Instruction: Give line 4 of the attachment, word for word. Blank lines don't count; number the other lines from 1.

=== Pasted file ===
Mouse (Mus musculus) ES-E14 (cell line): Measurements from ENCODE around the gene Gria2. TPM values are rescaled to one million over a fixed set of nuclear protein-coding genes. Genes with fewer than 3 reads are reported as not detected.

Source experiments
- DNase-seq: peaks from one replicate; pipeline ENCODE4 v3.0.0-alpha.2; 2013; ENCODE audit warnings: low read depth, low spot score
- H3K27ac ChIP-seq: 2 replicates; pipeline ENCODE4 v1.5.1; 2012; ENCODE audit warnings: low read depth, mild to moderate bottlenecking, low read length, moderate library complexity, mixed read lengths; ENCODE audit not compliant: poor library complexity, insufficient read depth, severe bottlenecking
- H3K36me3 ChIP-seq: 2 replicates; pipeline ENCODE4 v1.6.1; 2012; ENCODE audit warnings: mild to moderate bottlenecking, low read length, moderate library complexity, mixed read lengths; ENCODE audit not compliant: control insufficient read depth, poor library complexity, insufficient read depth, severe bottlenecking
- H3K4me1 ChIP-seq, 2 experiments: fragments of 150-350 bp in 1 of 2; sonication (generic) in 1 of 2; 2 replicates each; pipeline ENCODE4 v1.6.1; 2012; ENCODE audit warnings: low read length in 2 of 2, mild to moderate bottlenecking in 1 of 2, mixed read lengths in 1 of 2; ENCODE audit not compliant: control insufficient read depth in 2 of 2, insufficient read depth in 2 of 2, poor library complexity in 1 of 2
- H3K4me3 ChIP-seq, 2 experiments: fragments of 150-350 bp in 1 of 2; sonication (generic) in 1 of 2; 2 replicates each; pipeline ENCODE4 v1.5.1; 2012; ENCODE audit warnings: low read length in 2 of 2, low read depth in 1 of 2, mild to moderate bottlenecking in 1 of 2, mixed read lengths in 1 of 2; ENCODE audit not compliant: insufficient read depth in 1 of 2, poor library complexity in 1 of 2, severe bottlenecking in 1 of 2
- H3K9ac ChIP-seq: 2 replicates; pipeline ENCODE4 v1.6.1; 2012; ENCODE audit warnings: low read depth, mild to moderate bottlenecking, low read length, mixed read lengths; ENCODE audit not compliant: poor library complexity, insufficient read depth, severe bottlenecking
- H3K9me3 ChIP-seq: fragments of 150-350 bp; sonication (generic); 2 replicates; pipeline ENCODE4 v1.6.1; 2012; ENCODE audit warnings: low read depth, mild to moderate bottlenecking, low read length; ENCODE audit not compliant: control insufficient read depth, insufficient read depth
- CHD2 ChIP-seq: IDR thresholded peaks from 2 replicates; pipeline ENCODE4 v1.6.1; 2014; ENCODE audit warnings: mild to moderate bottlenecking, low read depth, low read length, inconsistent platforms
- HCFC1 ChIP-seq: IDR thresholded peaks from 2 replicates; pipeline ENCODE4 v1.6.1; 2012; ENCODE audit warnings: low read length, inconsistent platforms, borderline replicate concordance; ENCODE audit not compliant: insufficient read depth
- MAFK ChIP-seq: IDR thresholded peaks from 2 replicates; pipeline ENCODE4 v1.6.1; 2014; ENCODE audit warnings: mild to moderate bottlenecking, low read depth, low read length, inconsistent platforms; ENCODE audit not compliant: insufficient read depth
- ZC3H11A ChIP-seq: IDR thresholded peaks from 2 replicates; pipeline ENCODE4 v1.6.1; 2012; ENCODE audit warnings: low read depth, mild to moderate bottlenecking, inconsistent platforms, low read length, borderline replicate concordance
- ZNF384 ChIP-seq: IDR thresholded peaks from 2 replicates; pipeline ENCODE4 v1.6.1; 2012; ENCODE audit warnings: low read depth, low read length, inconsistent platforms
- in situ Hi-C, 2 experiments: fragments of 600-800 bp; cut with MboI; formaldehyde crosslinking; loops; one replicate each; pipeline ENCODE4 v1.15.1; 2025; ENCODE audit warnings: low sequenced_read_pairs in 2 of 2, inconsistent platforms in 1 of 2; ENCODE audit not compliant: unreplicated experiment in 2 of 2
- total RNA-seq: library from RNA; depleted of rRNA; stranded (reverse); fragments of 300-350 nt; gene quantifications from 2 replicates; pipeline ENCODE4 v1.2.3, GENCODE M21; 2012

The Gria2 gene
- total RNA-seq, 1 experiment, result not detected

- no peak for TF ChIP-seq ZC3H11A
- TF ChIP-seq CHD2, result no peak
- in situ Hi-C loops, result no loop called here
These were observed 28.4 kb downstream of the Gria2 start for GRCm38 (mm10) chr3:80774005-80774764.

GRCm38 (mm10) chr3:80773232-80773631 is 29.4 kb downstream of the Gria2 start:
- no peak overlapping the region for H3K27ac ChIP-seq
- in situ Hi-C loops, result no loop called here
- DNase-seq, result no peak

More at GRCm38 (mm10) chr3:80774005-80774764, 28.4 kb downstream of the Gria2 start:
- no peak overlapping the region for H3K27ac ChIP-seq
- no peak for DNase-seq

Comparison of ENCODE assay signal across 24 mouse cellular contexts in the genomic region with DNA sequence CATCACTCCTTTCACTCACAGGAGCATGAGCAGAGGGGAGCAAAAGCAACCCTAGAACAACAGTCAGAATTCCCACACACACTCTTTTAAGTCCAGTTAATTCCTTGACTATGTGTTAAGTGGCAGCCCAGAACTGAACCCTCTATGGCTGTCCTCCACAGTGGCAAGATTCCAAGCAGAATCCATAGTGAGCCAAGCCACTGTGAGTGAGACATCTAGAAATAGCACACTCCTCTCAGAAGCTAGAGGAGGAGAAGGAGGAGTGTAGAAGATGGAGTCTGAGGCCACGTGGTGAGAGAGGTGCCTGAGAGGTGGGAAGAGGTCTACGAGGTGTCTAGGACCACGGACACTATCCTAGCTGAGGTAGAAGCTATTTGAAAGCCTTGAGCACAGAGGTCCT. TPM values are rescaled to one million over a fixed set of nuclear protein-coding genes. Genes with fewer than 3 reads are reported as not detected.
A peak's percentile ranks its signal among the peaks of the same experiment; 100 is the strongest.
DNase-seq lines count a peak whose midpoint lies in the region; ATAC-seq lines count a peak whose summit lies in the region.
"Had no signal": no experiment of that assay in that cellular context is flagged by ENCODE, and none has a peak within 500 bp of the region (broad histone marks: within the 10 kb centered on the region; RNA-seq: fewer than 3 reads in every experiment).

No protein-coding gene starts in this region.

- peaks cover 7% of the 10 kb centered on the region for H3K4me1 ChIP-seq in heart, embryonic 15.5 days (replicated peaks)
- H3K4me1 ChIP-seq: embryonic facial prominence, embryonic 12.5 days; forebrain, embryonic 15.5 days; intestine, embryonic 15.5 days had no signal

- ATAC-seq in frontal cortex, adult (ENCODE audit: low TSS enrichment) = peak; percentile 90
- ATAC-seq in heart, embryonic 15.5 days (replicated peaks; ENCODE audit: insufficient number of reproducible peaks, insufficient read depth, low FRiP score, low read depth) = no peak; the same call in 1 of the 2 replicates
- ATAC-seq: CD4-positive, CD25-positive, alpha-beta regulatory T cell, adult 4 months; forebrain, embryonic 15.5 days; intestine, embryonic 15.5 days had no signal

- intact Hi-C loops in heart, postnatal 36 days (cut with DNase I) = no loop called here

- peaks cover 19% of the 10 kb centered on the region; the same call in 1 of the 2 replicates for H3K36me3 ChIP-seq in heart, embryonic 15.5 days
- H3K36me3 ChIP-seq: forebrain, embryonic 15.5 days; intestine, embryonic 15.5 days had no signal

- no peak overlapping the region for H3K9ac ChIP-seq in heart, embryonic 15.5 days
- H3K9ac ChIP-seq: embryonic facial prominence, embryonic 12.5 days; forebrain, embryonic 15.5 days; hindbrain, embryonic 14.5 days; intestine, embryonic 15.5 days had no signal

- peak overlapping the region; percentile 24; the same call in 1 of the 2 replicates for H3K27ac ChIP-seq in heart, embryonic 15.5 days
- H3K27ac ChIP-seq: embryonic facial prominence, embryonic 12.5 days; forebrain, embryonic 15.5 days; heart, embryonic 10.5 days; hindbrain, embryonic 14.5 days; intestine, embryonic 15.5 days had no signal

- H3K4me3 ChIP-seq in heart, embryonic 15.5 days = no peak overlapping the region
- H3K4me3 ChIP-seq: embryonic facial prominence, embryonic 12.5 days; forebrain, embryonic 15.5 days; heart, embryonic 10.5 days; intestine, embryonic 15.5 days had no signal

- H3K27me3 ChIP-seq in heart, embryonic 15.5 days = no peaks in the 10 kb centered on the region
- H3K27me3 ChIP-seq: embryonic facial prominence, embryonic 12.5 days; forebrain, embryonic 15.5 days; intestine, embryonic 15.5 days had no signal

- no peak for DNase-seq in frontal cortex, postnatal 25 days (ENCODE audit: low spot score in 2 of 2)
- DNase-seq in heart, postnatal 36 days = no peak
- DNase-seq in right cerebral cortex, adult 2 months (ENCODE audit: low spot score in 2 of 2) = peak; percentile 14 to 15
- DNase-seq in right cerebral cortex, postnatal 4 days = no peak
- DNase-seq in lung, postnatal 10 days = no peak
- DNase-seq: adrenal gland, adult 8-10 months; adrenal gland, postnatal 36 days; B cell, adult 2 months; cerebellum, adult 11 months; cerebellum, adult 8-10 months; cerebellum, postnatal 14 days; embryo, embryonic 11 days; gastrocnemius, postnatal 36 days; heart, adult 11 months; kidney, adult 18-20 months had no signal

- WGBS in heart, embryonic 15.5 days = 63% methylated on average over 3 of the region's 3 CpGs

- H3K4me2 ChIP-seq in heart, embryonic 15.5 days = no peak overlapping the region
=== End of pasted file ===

- H3K27ac ChIP-seq: 2 replicates; pipeline ENCODE4 v1.5.1; 2012; ENCODE audit warnings: low read depth, mild to moderate bottlenecking, low read length, moderate library complexity, mixed read lengths; ENCODE audit not compliant: poor library complexity, insufficient read depth, severe bottlenecking